For us, part of what makes gardening fun is the element of change that seems to go hand in hand with every season. This keeps me interested and challenged- two things that I require in my hobbies.
Every New Year’s Eve, millions of resolutions are made by millions of optimistic people, and I am certainly one of them. Along with personal resolutions, (exercise more, do the dishes BEFORE I can no longer see the sink), I also make gardening resolutions. Here are a few that have served me well in the past, and the two that I’ve made this year
I resolve to not buy plants until I have space available to put them in the ground.
I love plants and the promise they hold. I am also a very busy woman, and am not often able to make the time to carry out the grand plans that hang out in my head for my garden. Easily swayed by an interesting new plant, I tend to buy first and plan later, but I detest wasting money, and it breaks my heart seeing a plant die only because it’s grown too big for the little pot it’s in. I must admit that this resolution gets repeated every year, though I have gotten much better. Step 1., create beds. Step 2., buy plants.
I resolve to remember to pull my weeds after they flower.
Yes, you read that right. In my yard, weed is a subjective description. Unless the plant in question is stealing water or nutrients from something that I planted that I want to have those resources, 9 times out of 10 I will let the plant hang out and grow until it flowers. So many weeds have an interesting flower, and are beneficial to pollinators, they seem worthy to me of some space to grow. Unfortunately for me, I often allow their quiet charm to complete their seed cycle, and then I regret my generosity. They are only welcome in small doses. When I forget to pull the plant or pick off the flower when it starts to fade, I create a ton more work for myself, and that’s silly.
I resolve to test my soil every year.
This couldn’t be easier. Every county in the United States has an Extension Agency, and every extension agency provides boxes for you to fill with the soil you want tested, and instructions on how to do it. If you get a jump on things, it’s even often free if you send in your samples in the fall, after then it’s still only $4 or $5. Knowing what you’re working with, and how to amend your soil with the correct ingredients for what you want to plant in invaluable as a gardener.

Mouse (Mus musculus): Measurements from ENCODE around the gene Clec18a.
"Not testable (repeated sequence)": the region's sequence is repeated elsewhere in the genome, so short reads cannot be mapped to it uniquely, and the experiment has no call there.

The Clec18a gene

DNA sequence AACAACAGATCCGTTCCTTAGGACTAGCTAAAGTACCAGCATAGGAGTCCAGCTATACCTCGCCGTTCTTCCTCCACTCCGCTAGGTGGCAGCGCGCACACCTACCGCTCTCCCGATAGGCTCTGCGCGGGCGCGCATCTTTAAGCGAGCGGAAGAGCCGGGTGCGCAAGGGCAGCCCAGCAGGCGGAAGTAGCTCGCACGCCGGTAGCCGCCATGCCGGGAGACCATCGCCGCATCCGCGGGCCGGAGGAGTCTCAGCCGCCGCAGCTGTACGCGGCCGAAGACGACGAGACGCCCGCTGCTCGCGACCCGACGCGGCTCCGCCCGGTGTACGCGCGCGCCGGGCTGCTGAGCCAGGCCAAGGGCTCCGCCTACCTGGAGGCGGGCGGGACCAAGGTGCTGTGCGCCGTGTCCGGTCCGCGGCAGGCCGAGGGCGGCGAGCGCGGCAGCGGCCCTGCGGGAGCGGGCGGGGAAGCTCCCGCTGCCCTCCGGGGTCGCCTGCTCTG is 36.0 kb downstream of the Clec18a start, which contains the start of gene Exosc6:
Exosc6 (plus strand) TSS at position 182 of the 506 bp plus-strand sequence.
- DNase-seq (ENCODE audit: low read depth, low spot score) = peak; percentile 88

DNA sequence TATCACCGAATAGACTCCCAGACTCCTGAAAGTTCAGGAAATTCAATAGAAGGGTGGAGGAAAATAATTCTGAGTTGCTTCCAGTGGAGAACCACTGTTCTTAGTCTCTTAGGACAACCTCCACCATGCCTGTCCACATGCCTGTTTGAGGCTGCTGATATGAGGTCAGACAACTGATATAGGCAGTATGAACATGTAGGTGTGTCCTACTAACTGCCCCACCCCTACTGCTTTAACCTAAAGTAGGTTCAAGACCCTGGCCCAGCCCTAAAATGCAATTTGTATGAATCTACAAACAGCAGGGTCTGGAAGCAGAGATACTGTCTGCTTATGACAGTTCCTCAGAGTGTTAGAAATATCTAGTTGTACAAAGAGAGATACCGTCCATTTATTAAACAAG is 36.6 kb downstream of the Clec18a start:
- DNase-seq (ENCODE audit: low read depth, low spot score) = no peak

I resolve that every non-food plant I plant will have a benefit to something other than me.
What I mean by this is to focus on pollinator plants, with an emphasis on natives, so that when I am looking at the beautiful foliage or blossoms, I likely will also be looking at native bees, honeybees, butterflies, and caterpillars. This is also a very easy one, as it’s very easy to find crossover plants that are both useful and pretty.
I resolve to compost as much as possible.
I’m already composting a LOT. All of my food scraps and garden waste gets composted, as well as close to a literal ton of chicken manure from my hen house. But I can do more. Paper towels, tissues, cotton balls, q-tips… there are many things I use every day that are biodegradable, therefore perfect for my compost bins. Why send them to the landfill when they can breakdown into amazing soil that makes my plants happy?
I resolve to continue to learn new things and to teach what I know.
There are opportunities for learning all over the place. Check the community section of your local paper, call your local Extension Agency for a list of upcoming classes, check with local gardening groups to see if they have any speakers scheduled. This year I’ve joined the NC Extension Master Gardener program, which is one class a week for four months and a lot of great information. I hope to be able to turn this knowledge into healthier gardens for myself, and the ability to better help Sow True Seed customers with their questions.